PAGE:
Family Advocacy Program helps families face sexual abuse

  • Published
  • By Airman Ashley J. Thum
  • 28th Bomb Wing Public Affairs
Victims of sexual abuse don't always know their attackers, but often the source of their trauma is all too close to home.

The 28th Medical Operations Squadron assists Airmen and their families in the recovery process after these incidents through their Family Advocacy Program.

Lee Sasse, 28th MDOS FAP outreach manager, said the program focuses on preventing family maltreatment and providing both support and mental health care to families affected by sexual abuse.

"Family maltreatment includes domestic abuse between married couples, unmarried intimate partners, and child abuse or neglect," Sasse explained. "Prevention involves educating the community on healthy relationships, and providing tools to assist couples in establishing and maintaining those relationships."

The Department of Defense defines "unmarried intimate partners" as two people who were previously married, two people who share a child, or two people who share a domicile and are in an intimate relationship, Sasse noted.

In an intimate relationship, it can be hard to determine whether or not sexual abuse has occurred.

"The concept of marriage and commitment sometimes clouds the water for some people to where they do not recognize unwanted or non-consensual sexual contact from a husband, wife, or intimate partner as sexual assault," Sasse said. "Bottom line, if it is unwanted sexual contact without consent, it doesn't matter if the couple is married or strangers, it is sexual assault."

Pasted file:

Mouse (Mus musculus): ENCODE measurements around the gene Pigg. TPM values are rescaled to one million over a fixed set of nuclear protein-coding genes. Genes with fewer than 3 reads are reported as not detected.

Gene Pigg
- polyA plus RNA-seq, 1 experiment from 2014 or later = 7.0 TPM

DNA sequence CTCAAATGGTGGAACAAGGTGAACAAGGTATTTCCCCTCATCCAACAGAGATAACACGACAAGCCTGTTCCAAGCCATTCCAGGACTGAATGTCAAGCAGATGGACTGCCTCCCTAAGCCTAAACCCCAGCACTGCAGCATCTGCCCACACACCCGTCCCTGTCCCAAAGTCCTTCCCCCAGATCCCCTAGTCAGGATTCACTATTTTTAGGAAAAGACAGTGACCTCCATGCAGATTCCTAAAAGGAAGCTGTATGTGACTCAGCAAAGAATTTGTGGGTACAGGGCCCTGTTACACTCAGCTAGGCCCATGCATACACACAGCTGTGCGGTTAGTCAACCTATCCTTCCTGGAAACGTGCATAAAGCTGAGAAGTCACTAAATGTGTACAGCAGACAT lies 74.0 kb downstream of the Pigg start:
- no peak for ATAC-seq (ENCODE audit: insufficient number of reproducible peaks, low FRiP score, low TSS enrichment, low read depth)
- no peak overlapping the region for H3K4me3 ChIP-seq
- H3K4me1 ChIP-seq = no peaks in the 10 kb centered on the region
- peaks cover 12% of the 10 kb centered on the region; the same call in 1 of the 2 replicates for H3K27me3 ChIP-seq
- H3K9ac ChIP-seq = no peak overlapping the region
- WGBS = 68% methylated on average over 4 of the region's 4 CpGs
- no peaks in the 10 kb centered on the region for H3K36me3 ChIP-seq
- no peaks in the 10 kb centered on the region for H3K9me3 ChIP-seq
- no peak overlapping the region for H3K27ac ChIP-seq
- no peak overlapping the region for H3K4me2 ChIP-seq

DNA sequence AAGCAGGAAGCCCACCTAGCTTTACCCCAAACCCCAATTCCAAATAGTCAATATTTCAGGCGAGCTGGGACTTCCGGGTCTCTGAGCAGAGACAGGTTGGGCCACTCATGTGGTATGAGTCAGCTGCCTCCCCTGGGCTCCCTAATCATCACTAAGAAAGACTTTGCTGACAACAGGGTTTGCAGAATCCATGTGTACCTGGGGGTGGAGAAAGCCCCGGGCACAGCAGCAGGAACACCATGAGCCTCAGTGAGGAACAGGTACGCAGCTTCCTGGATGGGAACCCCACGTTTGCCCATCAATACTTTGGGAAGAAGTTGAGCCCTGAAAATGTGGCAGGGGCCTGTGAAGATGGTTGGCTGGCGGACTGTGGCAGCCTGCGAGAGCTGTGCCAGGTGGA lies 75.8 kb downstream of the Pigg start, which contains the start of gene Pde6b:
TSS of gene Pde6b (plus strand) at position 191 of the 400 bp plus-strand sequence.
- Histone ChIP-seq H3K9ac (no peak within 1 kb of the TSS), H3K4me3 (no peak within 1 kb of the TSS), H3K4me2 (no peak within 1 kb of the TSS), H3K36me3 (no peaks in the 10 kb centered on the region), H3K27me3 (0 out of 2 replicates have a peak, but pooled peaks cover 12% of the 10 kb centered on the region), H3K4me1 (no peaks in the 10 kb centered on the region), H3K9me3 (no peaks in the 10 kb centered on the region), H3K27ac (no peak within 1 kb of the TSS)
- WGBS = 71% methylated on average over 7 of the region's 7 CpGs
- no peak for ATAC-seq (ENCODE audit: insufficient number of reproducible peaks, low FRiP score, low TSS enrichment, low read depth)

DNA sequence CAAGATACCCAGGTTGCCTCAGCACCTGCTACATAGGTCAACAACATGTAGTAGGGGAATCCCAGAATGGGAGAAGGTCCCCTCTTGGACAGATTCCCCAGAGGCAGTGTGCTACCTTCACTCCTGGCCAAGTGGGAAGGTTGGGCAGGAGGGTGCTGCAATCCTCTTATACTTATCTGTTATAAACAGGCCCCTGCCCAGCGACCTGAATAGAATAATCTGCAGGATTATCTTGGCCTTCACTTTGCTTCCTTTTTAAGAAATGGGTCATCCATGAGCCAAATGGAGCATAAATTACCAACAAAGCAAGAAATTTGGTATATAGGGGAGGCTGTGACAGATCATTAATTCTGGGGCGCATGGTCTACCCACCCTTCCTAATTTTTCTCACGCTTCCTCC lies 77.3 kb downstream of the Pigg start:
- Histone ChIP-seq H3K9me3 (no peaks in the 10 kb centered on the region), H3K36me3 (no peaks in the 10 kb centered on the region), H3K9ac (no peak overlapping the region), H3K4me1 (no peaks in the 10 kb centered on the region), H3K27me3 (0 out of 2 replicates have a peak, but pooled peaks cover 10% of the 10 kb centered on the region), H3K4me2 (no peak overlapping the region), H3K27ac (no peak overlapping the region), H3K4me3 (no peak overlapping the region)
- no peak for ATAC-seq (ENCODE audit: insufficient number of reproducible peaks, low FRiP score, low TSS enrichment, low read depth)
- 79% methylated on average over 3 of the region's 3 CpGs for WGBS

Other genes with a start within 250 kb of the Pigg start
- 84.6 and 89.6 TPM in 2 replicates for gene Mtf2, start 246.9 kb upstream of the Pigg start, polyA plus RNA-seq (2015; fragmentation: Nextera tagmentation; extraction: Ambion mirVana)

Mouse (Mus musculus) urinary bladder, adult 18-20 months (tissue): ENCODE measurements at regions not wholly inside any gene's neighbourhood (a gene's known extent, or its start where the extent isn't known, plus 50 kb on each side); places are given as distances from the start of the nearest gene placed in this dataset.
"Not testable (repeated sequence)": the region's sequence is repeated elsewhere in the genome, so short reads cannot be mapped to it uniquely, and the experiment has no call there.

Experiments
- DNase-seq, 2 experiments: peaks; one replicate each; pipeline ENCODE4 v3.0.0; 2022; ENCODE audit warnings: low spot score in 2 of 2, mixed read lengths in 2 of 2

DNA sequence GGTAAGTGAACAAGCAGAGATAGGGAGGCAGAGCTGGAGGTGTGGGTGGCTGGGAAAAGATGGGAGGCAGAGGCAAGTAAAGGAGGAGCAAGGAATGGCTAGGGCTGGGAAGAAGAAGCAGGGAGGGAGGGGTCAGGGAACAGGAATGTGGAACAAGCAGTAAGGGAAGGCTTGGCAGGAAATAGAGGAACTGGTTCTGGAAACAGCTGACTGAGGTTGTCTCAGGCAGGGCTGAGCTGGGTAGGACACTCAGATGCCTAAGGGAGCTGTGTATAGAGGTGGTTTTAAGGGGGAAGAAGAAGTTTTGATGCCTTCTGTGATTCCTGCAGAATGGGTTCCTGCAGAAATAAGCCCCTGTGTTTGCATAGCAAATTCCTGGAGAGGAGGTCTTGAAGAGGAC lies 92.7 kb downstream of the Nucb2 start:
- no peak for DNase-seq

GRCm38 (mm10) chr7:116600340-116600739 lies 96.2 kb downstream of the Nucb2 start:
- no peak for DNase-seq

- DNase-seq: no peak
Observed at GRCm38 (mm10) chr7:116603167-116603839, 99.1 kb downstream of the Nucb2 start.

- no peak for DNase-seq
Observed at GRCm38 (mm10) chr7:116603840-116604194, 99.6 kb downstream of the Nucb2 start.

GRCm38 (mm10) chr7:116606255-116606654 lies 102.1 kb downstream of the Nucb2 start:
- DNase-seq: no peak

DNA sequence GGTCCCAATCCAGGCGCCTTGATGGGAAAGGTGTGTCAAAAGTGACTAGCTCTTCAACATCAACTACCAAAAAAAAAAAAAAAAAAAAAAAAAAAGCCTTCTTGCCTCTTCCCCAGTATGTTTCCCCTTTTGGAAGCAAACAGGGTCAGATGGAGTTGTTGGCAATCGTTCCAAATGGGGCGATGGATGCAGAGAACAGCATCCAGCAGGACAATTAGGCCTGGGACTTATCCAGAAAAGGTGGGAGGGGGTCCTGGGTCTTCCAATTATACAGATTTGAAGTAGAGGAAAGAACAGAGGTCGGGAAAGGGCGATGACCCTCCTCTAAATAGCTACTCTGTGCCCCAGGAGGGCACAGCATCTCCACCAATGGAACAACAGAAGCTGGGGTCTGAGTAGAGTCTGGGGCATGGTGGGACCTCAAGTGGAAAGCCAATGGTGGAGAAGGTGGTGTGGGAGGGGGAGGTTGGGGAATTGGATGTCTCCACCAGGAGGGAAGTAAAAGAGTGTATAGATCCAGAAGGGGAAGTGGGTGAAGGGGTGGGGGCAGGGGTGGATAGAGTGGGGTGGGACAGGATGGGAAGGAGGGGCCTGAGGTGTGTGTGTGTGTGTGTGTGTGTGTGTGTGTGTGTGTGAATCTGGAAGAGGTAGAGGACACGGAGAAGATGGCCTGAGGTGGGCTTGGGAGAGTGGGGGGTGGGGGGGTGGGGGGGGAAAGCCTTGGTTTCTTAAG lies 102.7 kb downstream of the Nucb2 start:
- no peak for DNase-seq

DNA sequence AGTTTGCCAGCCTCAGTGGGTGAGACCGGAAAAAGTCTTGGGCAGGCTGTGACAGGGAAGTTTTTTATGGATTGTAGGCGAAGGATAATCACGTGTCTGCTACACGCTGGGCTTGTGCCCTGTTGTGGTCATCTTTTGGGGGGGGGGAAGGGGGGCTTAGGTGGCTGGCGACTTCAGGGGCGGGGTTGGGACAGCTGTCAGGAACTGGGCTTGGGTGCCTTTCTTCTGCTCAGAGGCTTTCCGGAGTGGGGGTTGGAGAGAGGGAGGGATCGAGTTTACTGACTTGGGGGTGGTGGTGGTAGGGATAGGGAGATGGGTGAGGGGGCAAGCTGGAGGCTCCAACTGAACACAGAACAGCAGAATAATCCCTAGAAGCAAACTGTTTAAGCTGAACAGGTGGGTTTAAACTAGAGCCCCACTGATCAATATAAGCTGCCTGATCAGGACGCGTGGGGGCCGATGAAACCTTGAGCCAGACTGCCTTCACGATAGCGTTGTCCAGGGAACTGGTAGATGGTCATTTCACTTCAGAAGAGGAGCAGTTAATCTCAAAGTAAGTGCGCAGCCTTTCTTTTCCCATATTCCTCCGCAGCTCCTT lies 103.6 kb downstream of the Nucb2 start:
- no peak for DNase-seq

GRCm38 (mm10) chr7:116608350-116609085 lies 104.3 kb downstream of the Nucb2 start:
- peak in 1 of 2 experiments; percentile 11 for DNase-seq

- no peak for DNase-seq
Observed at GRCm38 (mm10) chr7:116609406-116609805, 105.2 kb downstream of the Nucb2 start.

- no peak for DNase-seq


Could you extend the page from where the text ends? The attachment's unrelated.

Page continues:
Several other factors can also complicate the situation for these individuals.

"When a sexual assault occurs between strangers, or those who do not know each other well, the victim will rarely choose to have continued contact with that individual," Sasse explained. "When sexual assault or abuse occurs within a family, or between unmarried intimates, those involved sometimes continue to live together or at least have regular contact."

Sasse added that abuse among family members can become a continued problem because many victims are hesitant to prosecute a loved one.

Choosing and maintaining a relationship is similar to purchasing and owning a car, Sasse explained. "People don't buy cars without ensuring they operate well and will be a good fit for their needs, and they don't wait for their car's engine to explode before checking the oil level," Sasse said. "Periodic preventive maintenance is paramount to keeping the vehicle ready for anything."

"I remind people that they need to choose the best partner for them and then constantly fuel their relationship with love and attention, and perform regular `tune-ups' with communication and quality time together - even when things are great," Sasse noted. "Exploring their relationship and taking classes before there are problems is basic maintenance and it promotes resilience."

Education is the key to any prevention program, and Sasse works hard to promote resiliency and healthy relationships through briefings and other training activities on base.

"In addition, I teach a lot of strength-based classes, including `Healthy Dating,' `Marriage Enrichment,' stress and anger management classes and several parenting classes," Sasse added.

Sasse said helping Ellsworth families work through issues is rewarding, adding he is happy to help keep the base's Airmen fit to fight.

"When one or more of your relationships are in crisis, it affects mission readiness and requires attention - ignoring it doesn't help," Sasse said. "Seeing people get help and improve their careers in the process is what I enjoy doing and helping our country's military families makes it all that much better."

The Air Force maintains a strict zero-tolerance policy on sexual assault, one that every Airman is responsible to uphold.

"No one should have to live with abuse," Sasse emphasized. "We all deserve respect and personal safety, no matter what."

For more information, or to receive care because of sexual abuse among your family, call the 28th MDOS FAP at (605) 385-3660.

To report a sexual assault, call the Sexual Assault Prevention and Response office at (605) 385-5233, or the 24/7 reporting line at (605) 385-SARC (7272).